In the illustrative embodiments, an escalator-like slope conveyor is illustrated as an example of the transporting mechanism 1160. The transporting mechanism 1160 may be like an elevator or a combination of multiple types.

In the illustrative embodiments, the work table 1115 is cut immediately above the discharge opening 1117. Alternatively, the table may be projected above the chute 1116.

The pharmaceutical product storage apparatus 1200 is a version of the pharmaceutical product storage apparatus 1100 in which the storing unit is expanded. The number of apparatuses 1200 varies appropriately depending on the number of types of pharmaceutical products.

Described above is a description based on the preferred embodiments. While the preferred embodiments of the present invention have been described using specific terms, such description is for illustrative purposes only, and it is to be understood that changes and variations may be made without departing from the spirit or scope of the appended claims.

Industrial Usability

As described, the present invention is applicable to the job of dispensing PTP-packaged drugs etc.

Claims (13)

1. A vibration-assisted ejection cassette for aligning PTP-packaged or equivalently packaged drugs for storage and sequentially ejecting the drugs, comprising:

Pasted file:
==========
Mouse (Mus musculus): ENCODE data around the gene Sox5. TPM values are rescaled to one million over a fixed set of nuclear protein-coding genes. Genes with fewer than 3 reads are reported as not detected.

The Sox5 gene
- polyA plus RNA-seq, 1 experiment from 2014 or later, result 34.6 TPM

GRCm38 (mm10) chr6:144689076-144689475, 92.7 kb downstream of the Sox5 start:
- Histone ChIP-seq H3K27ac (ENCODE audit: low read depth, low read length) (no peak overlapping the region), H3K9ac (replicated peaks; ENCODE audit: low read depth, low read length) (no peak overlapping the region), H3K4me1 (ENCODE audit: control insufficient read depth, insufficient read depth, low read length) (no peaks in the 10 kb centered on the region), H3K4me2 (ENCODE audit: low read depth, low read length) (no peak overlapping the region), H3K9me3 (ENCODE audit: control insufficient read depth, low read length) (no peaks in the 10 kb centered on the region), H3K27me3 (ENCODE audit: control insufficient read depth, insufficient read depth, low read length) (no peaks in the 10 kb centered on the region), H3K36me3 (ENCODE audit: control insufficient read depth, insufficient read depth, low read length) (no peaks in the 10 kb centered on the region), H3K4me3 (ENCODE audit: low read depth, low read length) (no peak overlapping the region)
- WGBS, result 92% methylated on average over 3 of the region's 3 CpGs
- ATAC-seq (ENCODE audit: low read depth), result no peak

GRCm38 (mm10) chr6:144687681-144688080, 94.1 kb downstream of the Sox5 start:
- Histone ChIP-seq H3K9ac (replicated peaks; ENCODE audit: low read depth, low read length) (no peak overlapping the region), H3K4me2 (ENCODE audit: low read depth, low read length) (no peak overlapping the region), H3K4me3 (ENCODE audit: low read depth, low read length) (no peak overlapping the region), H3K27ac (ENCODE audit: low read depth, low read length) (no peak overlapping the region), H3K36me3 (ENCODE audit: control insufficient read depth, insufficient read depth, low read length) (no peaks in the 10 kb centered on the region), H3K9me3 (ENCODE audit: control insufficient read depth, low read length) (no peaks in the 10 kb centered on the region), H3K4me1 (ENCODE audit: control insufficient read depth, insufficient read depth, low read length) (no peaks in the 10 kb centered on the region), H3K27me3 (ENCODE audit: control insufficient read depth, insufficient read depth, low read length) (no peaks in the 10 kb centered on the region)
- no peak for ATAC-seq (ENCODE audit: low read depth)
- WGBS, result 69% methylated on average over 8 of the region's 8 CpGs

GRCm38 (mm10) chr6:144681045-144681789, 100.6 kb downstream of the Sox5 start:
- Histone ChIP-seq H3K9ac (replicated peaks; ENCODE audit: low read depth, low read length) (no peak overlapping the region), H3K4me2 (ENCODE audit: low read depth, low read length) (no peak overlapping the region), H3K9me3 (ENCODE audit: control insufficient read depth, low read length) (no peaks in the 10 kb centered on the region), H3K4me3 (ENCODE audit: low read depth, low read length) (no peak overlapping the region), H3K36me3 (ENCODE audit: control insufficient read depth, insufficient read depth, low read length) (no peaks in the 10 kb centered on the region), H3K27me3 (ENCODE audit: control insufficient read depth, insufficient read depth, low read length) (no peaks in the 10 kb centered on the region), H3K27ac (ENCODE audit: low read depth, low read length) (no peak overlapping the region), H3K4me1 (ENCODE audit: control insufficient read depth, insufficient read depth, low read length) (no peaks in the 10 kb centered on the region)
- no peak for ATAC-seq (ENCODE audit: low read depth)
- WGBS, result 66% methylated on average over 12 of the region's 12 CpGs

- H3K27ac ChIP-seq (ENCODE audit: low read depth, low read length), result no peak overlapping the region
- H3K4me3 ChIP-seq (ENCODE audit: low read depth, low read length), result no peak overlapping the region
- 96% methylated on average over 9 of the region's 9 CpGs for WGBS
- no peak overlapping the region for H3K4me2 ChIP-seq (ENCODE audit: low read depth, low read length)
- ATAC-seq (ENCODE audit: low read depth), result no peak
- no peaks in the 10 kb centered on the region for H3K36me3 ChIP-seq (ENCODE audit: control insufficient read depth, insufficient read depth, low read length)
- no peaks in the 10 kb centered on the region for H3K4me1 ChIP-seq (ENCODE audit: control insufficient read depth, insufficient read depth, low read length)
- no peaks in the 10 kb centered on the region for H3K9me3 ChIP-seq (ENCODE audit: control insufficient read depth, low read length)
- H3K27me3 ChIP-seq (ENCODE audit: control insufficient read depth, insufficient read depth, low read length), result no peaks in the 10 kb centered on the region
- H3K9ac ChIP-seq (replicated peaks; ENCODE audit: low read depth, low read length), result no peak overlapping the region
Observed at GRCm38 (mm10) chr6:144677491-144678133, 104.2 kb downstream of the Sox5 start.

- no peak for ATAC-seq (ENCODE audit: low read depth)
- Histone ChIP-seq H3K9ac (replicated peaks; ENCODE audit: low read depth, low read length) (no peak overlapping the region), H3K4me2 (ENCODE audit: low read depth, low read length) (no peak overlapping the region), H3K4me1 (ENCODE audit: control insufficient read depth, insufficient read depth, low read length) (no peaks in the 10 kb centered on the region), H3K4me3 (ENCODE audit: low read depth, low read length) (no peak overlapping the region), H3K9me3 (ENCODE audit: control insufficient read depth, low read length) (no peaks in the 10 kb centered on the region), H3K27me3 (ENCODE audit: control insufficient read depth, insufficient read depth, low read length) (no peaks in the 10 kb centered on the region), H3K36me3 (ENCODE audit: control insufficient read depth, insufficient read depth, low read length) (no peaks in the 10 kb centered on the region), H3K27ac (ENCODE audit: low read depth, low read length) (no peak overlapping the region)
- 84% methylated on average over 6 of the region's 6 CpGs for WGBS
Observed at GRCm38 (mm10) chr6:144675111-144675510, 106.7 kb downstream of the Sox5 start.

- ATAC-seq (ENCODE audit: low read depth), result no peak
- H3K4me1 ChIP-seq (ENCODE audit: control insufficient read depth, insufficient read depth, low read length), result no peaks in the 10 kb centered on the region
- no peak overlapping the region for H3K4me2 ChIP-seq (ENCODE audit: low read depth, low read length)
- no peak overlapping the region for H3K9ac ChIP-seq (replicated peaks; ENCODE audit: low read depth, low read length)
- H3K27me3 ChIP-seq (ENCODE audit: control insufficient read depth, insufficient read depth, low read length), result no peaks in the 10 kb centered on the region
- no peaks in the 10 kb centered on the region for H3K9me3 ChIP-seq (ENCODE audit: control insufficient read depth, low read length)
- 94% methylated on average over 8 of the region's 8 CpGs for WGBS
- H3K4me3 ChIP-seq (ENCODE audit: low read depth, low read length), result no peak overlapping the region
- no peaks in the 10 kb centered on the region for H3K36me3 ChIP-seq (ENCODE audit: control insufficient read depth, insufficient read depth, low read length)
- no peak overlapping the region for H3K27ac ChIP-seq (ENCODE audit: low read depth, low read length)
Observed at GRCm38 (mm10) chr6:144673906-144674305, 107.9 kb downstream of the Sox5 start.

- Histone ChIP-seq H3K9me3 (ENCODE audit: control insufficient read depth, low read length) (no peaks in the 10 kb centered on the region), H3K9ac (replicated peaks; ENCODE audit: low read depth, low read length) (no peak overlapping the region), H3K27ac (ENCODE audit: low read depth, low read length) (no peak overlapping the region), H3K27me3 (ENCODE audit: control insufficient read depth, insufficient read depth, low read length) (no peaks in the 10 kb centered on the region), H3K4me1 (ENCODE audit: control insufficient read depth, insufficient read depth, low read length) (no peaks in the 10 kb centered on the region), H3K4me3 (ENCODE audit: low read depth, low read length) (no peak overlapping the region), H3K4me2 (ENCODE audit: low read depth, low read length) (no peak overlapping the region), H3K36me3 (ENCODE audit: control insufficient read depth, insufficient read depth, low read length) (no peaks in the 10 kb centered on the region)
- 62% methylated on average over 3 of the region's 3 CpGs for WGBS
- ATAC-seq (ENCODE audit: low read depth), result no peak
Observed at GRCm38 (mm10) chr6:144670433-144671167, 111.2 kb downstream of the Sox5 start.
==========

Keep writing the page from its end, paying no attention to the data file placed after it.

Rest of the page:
outer plates which bound at least the sides of a drug accommodating space, a top of the space being open so as to facilitate replenishment of a drug and a front of the space being open so as to facilitate ejection of a drug;
a top frame provided above the front of the space which prevents a drug at a head of a queue of drugs accommodated in the space from falling forward by interfering with a top end of the drug;
an inner plate which is movably inserted to rest on an interior bottom of the drug accommodating space so as to be vibratably supported, a front end portion of a top face of the inner plate being formed as an ascending slope and a remaining portion of the inner plate being formed as a descending slope; and
a vibrating member which vibrates the inner plate,
wherein the front of the space has an opening for ejecting the drug at the head of the queue prevented from advancing by interference with the top frame by the top end of the drug and the open front is located substantially at an original position when the inner plate is vibrated.